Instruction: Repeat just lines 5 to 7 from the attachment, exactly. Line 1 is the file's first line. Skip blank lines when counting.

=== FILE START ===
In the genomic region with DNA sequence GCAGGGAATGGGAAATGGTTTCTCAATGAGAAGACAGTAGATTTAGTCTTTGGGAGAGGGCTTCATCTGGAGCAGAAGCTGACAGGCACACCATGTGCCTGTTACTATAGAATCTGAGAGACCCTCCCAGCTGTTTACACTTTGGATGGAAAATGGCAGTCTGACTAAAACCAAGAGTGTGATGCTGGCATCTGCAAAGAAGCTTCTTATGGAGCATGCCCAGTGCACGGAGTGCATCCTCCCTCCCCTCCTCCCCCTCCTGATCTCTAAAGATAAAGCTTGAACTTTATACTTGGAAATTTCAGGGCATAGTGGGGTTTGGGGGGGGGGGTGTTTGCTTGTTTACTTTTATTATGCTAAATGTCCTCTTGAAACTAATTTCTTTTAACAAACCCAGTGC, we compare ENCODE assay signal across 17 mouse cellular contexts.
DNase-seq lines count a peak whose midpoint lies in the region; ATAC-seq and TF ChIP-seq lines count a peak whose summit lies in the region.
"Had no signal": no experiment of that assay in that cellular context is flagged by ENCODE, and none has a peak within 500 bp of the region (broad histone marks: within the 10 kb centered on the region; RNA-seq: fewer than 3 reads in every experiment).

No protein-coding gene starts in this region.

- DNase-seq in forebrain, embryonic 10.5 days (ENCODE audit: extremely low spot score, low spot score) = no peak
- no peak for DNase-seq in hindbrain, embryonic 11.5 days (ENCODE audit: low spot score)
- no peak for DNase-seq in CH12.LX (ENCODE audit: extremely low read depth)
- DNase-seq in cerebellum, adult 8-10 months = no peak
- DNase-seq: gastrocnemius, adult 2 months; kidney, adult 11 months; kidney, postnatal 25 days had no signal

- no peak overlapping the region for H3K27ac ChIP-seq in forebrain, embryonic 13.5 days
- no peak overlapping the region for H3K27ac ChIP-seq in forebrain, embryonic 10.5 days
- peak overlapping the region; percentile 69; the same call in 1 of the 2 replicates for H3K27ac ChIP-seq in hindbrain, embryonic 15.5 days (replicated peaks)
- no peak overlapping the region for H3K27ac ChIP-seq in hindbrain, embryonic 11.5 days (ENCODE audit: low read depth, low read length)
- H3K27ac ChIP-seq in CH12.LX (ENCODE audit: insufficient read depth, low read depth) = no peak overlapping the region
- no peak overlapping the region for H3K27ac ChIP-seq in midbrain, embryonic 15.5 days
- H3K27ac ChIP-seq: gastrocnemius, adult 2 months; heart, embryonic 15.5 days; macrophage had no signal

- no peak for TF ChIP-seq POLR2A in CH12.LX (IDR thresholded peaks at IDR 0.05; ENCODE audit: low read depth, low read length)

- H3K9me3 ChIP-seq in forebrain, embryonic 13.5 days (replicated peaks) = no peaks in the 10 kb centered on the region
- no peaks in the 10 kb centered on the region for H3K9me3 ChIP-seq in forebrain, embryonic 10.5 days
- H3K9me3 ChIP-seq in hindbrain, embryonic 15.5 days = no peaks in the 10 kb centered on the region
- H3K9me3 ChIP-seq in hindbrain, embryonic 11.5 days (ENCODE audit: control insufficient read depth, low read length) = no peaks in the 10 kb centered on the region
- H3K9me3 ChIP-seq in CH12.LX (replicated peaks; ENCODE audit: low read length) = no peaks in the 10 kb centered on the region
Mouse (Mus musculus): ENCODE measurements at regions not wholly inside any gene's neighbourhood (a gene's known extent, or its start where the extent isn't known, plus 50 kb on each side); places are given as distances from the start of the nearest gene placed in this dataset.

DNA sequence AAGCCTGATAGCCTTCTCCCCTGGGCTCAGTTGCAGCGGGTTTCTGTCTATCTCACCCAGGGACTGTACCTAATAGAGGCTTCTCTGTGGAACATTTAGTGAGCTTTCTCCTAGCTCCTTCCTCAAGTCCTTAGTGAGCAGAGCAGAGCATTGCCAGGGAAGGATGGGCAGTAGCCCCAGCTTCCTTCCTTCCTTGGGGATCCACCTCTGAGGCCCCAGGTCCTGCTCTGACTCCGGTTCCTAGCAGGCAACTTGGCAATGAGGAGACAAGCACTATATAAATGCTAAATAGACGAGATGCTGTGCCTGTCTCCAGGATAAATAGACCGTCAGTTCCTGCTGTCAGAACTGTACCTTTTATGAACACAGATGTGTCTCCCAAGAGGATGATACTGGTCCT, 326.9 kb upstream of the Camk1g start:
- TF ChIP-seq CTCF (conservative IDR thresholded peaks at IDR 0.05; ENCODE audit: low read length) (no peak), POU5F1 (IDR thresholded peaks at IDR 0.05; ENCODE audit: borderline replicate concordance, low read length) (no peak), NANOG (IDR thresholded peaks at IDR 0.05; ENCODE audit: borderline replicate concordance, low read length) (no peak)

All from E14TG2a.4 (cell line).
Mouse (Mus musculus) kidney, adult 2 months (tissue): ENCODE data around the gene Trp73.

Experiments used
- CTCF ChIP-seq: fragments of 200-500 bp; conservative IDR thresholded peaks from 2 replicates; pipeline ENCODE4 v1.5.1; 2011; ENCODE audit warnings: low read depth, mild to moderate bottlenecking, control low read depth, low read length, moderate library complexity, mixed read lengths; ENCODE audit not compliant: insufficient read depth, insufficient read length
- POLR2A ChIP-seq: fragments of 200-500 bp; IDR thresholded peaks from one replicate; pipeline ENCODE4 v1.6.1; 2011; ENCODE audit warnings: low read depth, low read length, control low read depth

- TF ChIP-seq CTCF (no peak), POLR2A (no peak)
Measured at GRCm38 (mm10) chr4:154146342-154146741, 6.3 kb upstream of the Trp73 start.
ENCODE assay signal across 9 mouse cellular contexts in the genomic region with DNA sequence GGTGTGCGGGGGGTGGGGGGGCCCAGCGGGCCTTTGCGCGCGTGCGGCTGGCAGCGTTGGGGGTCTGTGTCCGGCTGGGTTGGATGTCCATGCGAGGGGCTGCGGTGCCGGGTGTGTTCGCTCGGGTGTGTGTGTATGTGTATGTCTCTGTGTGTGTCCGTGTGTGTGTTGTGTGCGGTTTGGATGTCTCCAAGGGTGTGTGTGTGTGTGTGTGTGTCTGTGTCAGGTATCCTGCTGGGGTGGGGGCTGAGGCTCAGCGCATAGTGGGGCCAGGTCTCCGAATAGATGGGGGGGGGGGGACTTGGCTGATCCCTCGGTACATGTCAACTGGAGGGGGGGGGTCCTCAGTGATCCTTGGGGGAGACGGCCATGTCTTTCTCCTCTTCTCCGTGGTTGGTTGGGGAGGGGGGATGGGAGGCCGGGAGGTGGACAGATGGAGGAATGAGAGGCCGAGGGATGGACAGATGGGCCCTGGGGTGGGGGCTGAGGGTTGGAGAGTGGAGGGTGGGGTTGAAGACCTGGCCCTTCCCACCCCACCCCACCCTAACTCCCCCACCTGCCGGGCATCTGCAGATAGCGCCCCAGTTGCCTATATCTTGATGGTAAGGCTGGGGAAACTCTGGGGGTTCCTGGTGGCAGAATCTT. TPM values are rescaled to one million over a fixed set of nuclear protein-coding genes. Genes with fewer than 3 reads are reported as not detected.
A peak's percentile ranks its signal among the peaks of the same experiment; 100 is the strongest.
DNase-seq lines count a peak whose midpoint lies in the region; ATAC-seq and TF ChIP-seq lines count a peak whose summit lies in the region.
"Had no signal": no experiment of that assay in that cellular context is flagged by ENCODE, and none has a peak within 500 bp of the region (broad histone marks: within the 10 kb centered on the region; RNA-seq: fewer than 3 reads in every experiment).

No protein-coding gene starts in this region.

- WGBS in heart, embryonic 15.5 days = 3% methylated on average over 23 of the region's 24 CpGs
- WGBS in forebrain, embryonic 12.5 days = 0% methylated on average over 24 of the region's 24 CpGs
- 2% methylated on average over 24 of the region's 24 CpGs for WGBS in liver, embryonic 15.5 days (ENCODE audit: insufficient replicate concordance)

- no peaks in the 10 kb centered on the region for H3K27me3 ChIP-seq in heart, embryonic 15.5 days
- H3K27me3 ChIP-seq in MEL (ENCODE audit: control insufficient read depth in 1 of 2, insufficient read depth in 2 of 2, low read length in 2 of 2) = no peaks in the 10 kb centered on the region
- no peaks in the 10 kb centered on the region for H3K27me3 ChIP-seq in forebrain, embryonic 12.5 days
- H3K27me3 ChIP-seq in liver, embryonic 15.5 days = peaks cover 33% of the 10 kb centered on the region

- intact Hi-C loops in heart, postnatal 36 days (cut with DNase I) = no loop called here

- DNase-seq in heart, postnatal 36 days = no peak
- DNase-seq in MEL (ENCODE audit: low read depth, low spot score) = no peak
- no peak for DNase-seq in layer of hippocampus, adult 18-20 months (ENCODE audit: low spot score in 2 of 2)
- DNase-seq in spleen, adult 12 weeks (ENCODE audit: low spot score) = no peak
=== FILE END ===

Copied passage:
- DNase-seq in forebrain, embryonic 10.5 days (ENCODE audit: extremely low spot score, low spot score) = no peak
- no peak for DNase-seq in hindbrain, embryonic 11.5 days (ENCODE audit: low spot score)
- no peak for DNase-seq in CH12.LX (ENCODE audit: extremely low read depth)